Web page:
fig4
Figure 4: The energy saving rate for different cases when the station spacing is 120 km.

One question may be raised: why the heating energy saving rate is independent of the number of heating station under scenario 3. This is because for operation scenario 3 station all inlet temperatures are the same and so are all outlet temperatures. From (9) to (11) that the energy saving ratio for scenario 3 can be determined as follow:

Equation (12) demonstrates that energy saving rate is independent of heating station as it does not involve the term representing the number of heat stations. As (12) is independent of the number of heating stations, the subscript is omitted.

For the other scenarios, from (9) to (11), the energy saving rates can be determined in a similar way:

In the previous equation, note that from heating station 2 to , the inlet and outlet temperatures are identical, and the subscript is omitted. Equation (13) shows that for the other scenarios the energy saving rate is related to station number . It can be seen clearly that its effect becomes weaker with the increase of and the energy saving rate gradually approaches to the maximum value:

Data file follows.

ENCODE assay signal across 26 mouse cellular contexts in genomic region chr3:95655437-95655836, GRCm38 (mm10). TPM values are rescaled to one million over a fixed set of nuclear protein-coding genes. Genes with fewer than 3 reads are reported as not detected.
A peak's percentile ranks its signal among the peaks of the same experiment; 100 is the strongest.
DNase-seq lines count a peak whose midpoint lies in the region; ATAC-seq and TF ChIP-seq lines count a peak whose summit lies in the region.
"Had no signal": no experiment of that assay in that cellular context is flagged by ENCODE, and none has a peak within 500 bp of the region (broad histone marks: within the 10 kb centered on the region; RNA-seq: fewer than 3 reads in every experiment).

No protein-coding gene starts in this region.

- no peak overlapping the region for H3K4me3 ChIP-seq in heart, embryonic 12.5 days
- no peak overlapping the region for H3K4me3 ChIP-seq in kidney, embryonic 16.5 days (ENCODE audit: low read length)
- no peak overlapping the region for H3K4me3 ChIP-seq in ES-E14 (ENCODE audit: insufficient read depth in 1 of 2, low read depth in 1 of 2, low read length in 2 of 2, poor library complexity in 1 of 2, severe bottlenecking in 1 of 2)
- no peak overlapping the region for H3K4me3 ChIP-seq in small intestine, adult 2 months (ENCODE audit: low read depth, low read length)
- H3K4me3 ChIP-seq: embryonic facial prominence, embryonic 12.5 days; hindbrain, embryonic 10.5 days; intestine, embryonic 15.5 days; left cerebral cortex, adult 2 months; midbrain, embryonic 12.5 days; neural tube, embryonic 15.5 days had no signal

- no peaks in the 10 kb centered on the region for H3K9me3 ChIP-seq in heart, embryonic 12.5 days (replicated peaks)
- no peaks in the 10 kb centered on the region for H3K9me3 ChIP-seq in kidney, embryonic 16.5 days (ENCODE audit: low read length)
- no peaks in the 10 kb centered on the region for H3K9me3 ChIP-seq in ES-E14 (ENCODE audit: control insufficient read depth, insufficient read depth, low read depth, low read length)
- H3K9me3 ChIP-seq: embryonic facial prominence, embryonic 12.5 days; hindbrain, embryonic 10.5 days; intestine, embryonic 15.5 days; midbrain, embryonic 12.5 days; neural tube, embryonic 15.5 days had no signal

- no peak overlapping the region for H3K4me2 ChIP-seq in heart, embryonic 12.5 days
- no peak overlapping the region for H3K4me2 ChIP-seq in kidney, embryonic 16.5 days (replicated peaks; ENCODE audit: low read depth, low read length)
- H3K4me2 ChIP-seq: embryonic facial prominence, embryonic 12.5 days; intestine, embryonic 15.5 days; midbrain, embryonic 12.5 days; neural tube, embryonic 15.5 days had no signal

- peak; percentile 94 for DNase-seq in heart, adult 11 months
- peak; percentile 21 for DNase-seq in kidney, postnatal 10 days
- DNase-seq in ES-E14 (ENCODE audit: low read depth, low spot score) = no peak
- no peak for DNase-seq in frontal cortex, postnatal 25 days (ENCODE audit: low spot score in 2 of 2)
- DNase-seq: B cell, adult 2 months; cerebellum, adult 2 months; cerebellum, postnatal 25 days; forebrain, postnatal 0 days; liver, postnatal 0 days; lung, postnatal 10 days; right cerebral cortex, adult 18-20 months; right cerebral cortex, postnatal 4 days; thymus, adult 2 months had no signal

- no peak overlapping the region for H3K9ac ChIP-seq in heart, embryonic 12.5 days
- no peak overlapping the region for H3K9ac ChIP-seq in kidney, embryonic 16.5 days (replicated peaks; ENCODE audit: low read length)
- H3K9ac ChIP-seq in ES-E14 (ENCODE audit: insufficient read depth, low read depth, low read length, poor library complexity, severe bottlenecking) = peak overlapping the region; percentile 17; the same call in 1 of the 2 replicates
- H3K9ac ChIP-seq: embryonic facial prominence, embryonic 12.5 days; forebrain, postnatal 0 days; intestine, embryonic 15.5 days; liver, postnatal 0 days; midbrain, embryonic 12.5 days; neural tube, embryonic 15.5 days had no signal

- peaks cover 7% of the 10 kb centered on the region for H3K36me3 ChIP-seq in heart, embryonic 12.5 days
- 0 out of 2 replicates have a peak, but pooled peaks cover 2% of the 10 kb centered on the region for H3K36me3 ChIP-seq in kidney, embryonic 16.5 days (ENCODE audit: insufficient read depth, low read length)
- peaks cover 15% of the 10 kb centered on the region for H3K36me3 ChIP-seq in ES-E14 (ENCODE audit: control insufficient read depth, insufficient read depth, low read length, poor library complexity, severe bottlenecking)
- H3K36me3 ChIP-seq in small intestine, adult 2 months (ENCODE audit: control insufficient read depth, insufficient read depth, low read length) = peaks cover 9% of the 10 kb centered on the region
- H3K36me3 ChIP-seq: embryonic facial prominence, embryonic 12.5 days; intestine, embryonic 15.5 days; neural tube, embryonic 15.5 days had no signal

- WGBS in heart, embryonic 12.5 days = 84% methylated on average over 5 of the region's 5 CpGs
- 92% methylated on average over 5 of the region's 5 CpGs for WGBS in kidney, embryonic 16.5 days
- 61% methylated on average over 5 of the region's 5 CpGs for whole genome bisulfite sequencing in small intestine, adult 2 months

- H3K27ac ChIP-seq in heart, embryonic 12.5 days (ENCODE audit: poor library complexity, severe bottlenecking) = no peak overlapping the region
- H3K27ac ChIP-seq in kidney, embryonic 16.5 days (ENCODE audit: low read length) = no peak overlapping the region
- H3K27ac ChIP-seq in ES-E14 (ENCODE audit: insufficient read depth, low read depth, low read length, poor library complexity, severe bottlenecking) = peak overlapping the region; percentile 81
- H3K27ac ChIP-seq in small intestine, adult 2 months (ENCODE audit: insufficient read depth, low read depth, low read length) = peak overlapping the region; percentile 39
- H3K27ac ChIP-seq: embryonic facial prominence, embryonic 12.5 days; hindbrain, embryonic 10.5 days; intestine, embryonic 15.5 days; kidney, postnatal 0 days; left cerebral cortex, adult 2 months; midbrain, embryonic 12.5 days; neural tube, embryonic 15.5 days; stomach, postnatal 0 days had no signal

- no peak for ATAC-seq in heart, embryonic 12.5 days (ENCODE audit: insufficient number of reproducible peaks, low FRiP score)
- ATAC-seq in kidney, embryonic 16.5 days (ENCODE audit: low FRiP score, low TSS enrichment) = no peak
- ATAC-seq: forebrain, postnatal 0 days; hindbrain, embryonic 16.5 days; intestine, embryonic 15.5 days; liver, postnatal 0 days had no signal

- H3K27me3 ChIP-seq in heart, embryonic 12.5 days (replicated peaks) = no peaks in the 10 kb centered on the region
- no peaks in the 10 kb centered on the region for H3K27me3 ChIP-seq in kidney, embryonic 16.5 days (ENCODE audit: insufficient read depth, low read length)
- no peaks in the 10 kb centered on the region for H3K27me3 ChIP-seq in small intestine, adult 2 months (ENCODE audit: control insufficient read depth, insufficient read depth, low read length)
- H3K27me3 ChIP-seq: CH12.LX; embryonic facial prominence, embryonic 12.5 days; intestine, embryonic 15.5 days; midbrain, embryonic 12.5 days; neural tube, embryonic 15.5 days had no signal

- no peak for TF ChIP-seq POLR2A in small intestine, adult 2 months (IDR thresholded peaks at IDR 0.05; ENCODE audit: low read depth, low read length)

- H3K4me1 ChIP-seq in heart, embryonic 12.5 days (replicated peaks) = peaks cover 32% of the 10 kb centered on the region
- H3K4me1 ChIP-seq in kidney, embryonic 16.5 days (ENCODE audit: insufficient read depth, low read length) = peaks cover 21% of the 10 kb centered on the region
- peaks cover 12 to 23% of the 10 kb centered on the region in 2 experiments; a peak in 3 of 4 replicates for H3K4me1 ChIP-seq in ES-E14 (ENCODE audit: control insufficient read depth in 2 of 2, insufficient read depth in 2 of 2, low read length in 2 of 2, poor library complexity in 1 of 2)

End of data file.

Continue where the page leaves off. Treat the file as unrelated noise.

In one word, (13) explains why for scenarios 1 and 2 heating energy saving rate increases with the increase of the number of heating stations and approaches to the maximum value.

With the improvement and development of the construction technology in pipeline industry, there is a tendency to save the construction cost by extending the station spacing and thus reducing the number of heating stations. When the spacing is extended to 240 km, much higher outlet temperatures are required to maintain the inlet temperature above a certain point, say pour point as required, and the temperature difference between different scenarios becomes greater. The energy saving rate in the double-pipeline systems for greater station spacing is shown in Figure 5. For case 1 the energy saving rate is not shown. This is because for such a case the outlet temperature of the smaller pipeline has to be higher than 100°C which is impractical in reality. It can be seen that the energy saving rate is greater than that of smaller station spacing; the advantages of the new technology laying two pipelines in a ditch are more significant.